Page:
RDS (MySQL) over SSL

The AWS-service RDS (Relational Database Service) offers fully managed relational databases as a service. The database-types can be MySQL, PostgreSQL, MariaDB, Oracle, Mircosoft SQL-Server or Amazon Aurora. In case you never heard of Amazon Aurora, it’s a database with MySQL under the hood with lots of improvements concerning performance, scalability and failover-concepts.

Unfortunately, Amazon Aurora isn’t available in my home region (eu-central-1 / Frankfurt, Germany), yet. Therefore, we’re using MySQL over a SSL-encrypted connection.

Check if SSL is SSL enable on the server

In case you want to check if your MySQL-server supports SSL-encrypted connections, connect to the database and issue the command show variables like ‘%ssl’;.

mysql> SHOW variables like '%ssl';
| Variable_name | Value |
| have_openssl  | YES   |
| have_ssl      | YES   |
2 rows in set (0.00 sec)

Your output should tell you now have_openssl=YES and have_ssl=YES.

Using SSL

Download SSL-certificates

Before we can connect to our MySQL-instance via SSL, a SSL-pem bundle is needed. The bundle needs to contain the region’s specific intermediate, as well as the root-ca’s certificate. To help you with getting the needed certificate-bundle, I wrote a small Bash-script. It takes only one parameter, which is the region.


# parameters

# variabales

if [[ $region == '' ]]; then
	echo "region must be specified"
	echo "usage: rds-certificate-downloader.sh eu-central-1"
	exit 1

wget -q $intermediate_url
wget -q $root_url

cat $intermediate_file > $bundle_file
rm $intermediate_file

cat $root_file >> $bundle_file
rm $root_file

Note: in this example, we will create a certificate-bundle for the region eu-central-1. Therefore, the output-filename will be rds-ca-2015-eu-central-1-bundle.pem.

Connect via SSL

You can test your connection to the MySQL-database without SSL the following way. You should already have access to the database. In case you can’t establish a connection, please check your configuration upfront.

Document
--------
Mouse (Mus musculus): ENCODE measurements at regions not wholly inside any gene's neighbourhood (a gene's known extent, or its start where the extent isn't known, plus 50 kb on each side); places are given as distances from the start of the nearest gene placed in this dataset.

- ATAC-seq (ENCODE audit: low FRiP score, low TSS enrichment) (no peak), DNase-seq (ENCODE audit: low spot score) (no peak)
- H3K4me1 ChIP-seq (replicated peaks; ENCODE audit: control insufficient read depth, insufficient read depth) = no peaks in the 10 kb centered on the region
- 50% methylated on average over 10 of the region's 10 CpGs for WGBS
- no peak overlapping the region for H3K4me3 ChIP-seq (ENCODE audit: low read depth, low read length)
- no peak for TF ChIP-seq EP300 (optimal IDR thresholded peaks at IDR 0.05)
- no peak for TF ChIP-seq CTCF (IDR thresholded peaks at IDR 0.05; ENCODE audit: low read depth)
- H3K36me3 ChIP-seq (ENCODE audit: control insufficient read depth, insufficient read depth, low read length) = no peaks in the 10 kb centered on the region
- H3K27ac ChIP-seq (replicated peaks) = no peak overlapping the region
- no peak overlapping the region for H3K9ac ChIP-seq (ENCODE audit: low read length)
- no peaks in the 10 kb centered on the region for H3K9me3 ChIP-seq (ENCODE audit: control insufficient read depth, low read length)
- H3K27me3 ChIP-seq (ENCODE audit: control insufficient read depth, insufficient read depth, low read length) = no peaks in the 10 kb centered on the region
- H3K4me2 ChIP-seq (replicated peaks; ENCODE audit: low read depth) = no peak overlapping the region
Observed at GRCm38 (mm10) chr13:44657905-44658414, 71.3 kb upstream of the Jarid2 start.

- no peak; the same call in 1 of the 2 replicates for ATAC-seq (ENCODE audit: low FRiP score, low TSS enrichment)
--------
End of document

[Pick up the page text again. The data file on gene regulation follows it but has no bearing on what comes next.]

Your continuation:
Note: the username for this example here is db_root and the database-name is db_name. You need to adjust that to your own RDS-setup upfront.

mysql -u db_root -p -h XYZ.XXXXXXXXXXXX.eu-central-1.rds.amazonaws.com -P 3306 db_name

If everything is working as expected, you get the following output in your mysql-client.

Welcome to the MySQL monitor.  Commands end with ; or \g.
Your MySQL connection id is 29
Server version: 5.6.27-log MySQL Community Server (GPL)

Copyright (c) 2000, 2015, Oracle and/or its affiliates. All rights reserved.

Oracle is a registered trademark of Oracle Corporation and/or its
affiliates. Other names may be trademarks of their respective

Type 'help;' or '\h' for help. Type '\c' to clear the current input statement.


As we want to connect via a SSL-encrypted connection, use the following command for connecting.

mysql -h XYZ.XXXXXXXXXXXX.eu-central-1.rds.amazonaws.com \
	-P 3306 \
	--ssl-ca=rds-ca-2015-eu-central-1-bundle.pem \
	--ssl-verify-server-cert \
	-u db_root -p db_name

If you’re getting the same output in your mysql-client as before, you are successfully connected to your MySQL-database. To also check if your connection is encrypted, have a look at your status-output.

mysql> status;
mysql  Ver 14.14 Distrib 5.6.28, for debian-linux-gnu (x86_64) using  EditLine wrapper

Connection id:		33
Current database:	db_name
Current user:		db_root@XXX.XXX.XXX.XXX
SSL:			Cipher in use is AES256-SHA
Current pager:		stdout
Using outfile:		''
Using delimiter:	;
Server version:		5.6.27-log MySQL Community Server (GPL)
Protocol version:	10
Connection:		XYZ.XXXXXXXXXXXX.eu-central-1.rds.amazonaws.com via TCP/IP
Server characterset:	latin1
Db     characterset:	latin1
Client characterset:	utf8
Conn.  characterset:	utf8
TCP port:		3306
Uptime:			38 min 9 sec

Threads: 2  Questions: 11222  Slow queries: 0  Opens: 355  Flush tables: 1  Open tables: 67  Queries per second avg: 4.902

In the SSL-variable from the output, you should now depending on your SSL-cipher see anything different to SSL: Not in use.

Enforcing SSL

When designing new services, AWS always has a strict and sensible security-concept in mind, which is a good way of improving overall application-security. However, for RDS (MySQL), AWS decided for the default-configuration to only enable SSL-encrypted connections, but is not enforcing its usage.

In order to enforce SSL-encrypted connections, connect to your database in an ordinary manner and issue the follwing command. Afterwards connections to the database for the specified user need to be over an SSL-encrypted connection.

Note: the username for this example here is db_root. You need to adjust that username to your RDS-setup.

Keep your current connection to the database open and check it with a second session! If anything goes wrong, you then can still revert your changes.

mysql> UPDATE mysql.user SET ssl_type='ANY' WHERE user='db_root';

Written on 2016-04-24